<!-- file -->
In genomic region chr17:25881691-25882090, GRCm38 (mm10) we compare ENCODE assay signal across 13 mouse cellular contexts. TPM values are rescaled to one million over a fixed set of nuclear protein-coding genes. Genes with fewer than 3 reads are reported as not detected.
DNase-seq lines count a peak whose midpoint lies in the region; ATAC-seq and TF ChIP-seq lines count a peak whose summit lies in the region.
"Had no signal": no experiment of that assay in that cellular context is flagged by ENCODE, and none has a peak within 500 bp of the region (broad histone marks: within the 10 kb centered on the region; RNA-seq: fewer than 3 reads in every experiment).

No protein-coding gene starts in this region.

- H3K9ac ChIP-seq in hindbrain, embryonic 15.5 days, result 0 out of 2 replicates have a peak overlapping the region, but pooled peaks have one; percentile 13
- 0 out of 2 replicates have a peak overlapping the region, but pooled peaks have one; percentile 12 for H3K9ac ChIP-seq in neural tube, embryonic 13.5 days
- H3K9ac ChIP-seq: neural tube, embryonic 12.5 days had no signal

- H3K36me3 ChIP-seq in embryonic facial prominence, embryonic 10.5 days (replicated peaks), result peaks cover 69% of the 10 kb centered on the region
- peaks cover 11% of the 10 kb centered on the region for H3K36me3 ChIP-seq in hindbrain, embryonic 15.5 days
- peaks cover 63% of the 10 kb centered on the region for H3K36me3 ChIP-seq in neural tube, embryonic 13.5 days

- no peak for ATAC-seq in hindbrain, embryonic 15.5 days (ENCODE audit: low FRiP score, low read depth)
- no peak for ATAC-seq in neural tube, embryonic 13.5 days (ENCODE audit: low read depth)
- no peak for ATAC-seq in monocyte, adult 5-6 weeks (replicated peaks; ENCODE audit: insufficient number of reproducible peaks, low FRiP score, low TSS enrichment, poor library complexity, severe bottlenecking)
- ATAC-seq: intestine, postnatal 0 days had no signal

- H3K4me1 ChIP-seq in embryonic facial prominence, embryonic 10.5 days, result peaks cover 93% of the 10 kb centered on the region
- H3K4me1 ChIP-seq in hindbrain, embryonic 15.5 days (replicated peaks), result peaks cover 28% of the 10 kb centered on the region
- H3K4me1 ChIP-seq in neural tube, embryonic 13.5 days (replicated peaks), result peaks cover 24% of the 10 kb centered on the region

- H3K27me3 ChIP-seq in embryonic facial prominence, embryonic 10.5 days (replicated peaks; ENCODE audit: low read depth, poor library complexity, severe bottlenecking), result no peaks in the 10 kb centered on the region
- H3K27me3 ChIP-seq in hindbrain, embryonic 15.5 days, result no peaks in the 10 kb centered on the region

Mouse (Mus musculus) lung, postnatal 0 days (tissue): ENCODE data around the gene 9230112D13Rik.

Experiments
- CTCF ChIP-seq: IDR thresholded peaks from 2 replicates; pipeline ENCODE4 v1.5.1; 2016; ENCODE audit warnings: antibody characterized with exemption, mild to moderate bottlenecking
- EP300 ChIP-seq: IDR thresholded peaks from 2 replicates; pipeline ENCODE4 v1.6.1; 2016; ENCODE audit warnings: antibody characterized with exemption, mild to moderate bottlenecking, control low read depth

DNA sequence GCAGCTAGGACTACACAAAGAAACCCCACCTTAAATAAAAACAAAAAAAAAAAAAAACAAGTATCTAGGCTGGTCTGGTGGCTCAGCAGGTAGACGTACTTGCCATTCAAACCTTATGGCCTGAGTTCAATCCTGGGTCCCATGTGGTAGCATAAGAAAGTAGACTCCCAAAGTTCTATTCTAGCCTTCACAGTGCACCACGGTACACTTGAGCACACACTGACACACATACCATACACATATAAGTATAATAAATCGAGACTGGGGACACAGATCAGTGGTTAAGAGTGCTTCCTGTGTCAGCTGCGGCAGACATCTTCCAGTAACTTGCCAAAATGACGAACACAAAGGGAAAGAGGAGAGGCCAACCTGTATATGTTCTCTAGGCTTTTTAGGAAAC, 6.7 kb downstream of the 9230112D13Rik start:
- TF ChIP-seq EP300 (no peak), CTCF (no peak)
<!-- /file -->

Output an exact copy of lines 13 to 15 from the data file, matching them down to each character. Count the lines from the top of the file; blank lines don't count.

- no peak for ATAC-seq in monocyte, adult 5-6 weeks (replicated peaks; ENCODE audit: insufficient number of reproducible peaks, low FRiP score, low TSS enrichment, poor library complexity, severe bottlenecking)
- ATAC-seq: intestine, postnatal 0 days had no signal

- H3K4me1 ChIP-seq in embryonic facial prominence, embryonic 10.5 days, result peaks cover 93% of the 10 kb centered on the region